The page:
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Lockerbie: Megrahi’s cancer is spreading

The health of Abdelbaset Ali Mohmed al Megrahi is deteriorating with cancer spreading throughout his body, a Libyan hospital source has revealed on the 21st anniversary of the Lockerbie bombing.

The 57-year-old was said to have arrived at the Tripoli Medical Centre, where he is being treated for prostate cancer, coughing and vomiting.

“A scan has shown a worsening of the disease, which has spread more than before,” said the hospital source.

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The medical report will raise the prospect that the Libyan is not far from death. At the time of his release in August, medical reports suggested Megrahi had just three months to live.

However, four months have now passed since he was flown from Scotland to Tripoli following the deeply contentious decision by Kenny MacAskill, Scotland’s Justice Secretary, to free him on compassionate grounds.

The Libyan is the only person to have been convicted of the bombing of New York-bound Pan Am Flight 103 over Lockerbie on December 21 1988, in which 270 people died.

Today’s anniversary will be marked in America with an emotional address from Lockerbie priest Father Patrick Keegans.

At a memorial service at The Arlington National Cemetery in Virginia a speech by Father Keegans will claim the release of Abdelbaset al Megrahi took “courage” and was the “right decision”.

He will state that although few in America believe Megrahi to be innocent, the victims of the bombing “deserve” justice to be done.

“Twenty one years have passed and this year has been a very difficult and controversial one. The Cabinet Minister of Justice in the Scottish Parliament, Mr Kenny MacAskill, made a decision to release Abdelbaset al Megrahi on compassionate grounds. I hold that it was the right decision to make and it took great courage,” his speech will proclaim.

The medical report came as it was revealed that Megrahi had £1.8 million in a Swiss bank account when he was convicted eight years ago. The Crown Office confirmed it refused to grant bail to him as recently as November last year because of concerns he might try to access the money.

The existence of such a large sum in a personal account casts doubt on the Libyan Government’s assertion that Megrahi was simply a low-ranking airline worker.

Ben Wallace, the deputy Shadow Scottish Secretary, described the revelation as “startling”.

“Had this been known at the time, the financial web that linked Libya and Megrahi to international terrorism would have been a major plank in the Crown’s case.

“Far from being the wrong man, this suggests Megrahi was an international co-ordinator of terrorism for Libya,” said the Conservative MP for Lancaster.

Sources close to the Libyan’s defence team said they were aware of the bank account and had several explanations prepared ahead of his trial in the Netherlands in 2000.

These included that the money was given by his employer, Libyan Arab Airlines, to buy aircraft parts abroad in breach of the western trade embargo in place against Libya at the time of the bombing.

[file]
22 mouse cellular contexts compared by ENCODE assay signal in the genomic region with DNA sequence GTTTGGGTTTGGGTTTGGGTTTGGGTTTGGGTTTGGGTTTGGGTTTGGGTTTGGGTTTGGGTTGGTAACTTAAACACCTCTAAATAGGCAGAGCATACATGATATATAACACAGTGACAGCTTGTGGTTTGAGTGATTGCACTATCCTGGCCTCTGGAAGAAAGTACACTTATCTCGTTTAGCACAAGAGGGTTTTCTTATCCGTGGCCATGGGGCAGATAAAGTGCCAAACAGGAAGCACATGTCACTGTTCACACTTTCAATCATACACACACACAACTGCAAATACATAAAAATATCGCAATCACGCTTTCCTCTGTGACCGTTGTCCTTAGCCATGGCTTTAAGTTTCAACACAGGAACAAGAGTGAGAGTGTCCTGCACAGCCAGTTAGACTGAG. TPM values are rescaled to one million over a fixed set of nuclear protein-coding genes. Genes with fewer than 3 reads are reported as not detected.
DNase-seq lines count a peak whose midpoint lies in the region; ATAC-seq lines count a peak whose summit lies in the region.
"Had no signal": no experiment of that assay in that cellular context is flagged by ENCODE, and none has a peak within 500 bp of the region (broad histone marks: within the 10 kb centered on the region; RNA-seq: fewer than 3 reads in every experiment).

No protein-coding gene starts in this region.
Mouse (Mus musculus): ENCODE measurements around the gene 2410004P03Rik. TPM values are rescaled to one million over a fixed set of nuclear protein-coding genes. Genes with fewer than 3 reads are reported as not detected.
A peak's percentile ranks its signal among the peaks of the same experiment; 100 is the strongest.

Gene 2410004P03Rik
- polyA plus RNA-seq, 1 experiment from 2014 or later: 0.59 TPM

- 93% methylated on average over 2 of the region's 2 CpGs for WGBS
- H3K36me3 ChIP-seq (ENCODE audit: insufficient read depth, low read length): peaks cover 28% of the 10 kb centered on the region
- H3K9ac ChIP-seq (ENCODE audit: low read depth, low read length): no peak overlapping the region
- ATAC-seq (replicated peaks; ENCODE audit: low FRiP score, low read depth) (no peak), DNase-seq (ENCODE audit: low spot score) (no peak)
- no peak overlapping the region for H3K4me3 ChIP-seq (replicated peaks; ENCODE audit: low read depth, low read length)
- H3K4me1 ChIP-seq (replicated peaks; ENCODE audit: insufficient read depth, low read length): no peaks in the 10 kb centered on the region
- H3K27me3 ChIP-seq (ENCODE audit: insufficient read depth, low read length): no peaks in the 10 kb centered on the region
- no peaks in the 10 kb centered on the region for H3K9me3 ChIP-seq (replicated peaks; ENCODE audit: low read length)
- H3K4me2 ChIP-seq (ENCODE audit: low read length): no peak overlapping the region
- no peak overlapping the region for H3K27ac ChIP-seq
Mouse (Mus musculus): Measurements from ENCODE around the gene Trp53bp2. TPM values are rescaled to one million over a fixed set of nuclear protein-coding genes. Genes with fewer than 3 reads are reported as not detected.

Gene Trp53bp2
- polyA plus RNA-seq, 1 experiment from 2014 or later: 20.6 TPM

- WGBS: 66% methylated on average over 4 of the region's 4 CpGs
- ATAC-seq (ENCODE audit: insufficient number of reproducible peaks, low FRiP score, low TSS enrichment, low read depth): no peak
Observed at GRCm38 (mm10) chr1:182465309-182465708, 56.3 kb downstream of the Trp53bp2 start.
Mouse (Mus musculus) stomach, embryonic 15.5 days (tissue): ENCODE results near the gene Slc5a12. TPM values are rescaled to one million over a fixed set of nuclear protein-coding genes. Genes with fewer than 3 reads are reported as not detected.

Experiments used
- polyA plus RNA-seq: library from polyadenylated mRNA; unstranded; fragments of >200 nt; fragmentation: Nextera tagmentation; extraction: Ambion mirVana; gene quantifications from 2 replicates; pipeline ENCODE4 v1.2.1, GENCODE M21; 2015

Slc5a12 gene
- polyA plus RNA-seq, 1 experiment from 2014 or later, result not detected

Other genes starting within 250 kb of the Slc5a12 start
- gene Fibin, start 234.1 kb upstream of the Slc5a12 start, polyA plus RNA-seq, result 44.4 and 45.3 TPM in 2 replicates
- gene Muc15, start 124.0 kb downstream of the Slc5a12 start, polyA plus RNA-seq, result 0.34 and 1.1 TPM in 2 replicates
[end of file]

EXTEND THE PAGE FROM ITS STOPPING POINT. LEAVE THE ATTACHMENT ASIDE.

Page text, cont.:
Frank Duggan, president of Victims of Pan Am 103, representing American families, said the Swiss bank account was one more reason why Megrahi was not willing to testify.

Last night, a spokesman for the Scottish Government said of the report about Megrahi’s deteriorating health, that this “would reflect the nature” of the medical report that informed Mr MacAskill’s decision to repatriate the Libyan.

Meantime, the Justice Secretary’s decision continued to reverberate politically as Scottish Labour branded it “an embarrassment for Scotland”.

The Justice Secretary hit back, saying through his spokesman that he had made the right decision based on medical reports and he decried Mr Baker for not having the “judgment and good sense to understand that this should not be a matter for party politicking”.

 

‘I do believe that in time the truth will emerge’

  Address by Father Patrick Keegans to the relatives of the victims of the Lockerbie bombing on December 21 1988. To be delivered at Arlington National Cemetery, Virginia, today.

 

 

They were lovely children, Paul, Lyndsey and Joanne. Lyndsey, 10, and her brother Paul, 13, called at my house in Sherwood Crescent, Lockerbie, delivering Christmas cards for the scouts and guides. It was December 19, 1988. Just a few days to Christmas and they were telling me about presents under the tree, grandparents coming to visit and as they left they said, “See you on Christmas Day, Father”. I never saw them again.

We might imagine that a disaster happens and then people start a process of recovery; not a bit of it.

Things get worse. It is like the mushroom cloud of a nuclear explosion and the fall-out never seems to end.

As you, the families from America, the UK and many other countries arrived in Lockerbie, our grief and our sorrow for you could not be expressed in words but were clearly visible in our eyes.

The doubts concerning the conviction [of Abdelbaset al Megrahi], the evidence and the reliability of witnesses have been well documented and led to an appeal. I know that this is not the view generally held within the United States of America, however, it is a belief held by me and many others in Scotland who have been closely and personally involved since that dark day. I do believe that he is an innocent man and that, in time, the truth of that will emerge.

Today I started by reflecting on the lovely children who died in Sherwood Crescent. You will be thinking of your own child, husband, wife, father, mother, relative or friend who died at the same time as Paul and Lyndsey and Joanne.

They deserve the best from us. They deserve justice.

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